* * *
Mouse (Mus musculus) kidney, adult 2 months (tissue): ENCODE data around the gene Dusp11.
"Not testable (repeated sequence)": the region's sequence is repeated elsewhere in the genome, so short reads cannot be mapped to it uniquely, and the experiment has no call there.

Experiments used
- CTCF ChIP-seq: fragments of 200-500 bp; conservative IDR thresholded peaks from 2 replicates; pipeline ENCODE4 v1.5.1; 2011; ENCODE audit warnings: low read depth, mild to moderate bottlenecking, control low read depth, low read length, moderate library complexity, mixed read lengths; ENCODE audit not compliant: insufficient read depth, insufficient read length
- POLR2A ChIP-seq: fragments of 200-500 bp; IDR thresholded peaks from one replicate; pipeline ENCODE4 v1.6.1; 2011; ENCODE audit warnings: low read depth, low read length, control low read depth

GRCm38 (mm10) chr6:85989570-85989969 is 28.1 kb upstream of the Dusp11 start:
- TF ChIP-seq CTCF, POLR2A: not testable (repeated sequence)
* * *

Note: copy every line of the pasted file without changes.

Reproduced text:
Mouse (Mus musculus) kidney, adult 2 months (tissue): ENCODE data around the gene Dusp11.
"Not testable (repeated sequence)": the region's sequence is repeated elsewhere in the genome, so short reads cannot be mapped to it uniquely, and the experiment has no call there.

Experiments used
- CTCF ChIP-seq: fragments of 200-500 bp; conservative IDR thresholded peaks from 2 replicates; pipeline ENCODE4 v1.5.1; 2011; ENCODE audit warnings: low read depth, mild to moderate bottlenecking, control low read depth, low read length, moderate library complexity, mixed read lengths; ENCODE audit not compliant: insufficient read depth, insufficient read length
- POLR2A ChIP-seq: fragments of 200-500 bp; IDR thresholded peaks from one replicate; pipeline ENCODE4 v1.6.1; 2011; ENCODE audit warnings: low read depth, low read length, control low read depth

GRCm38 (mm10) chr6:85989570-85989969 is 28.1 kb upstream of the Dusp11 start:
- TF ChIP-seq CTCF, POLR2A: not testable (repeated sequence)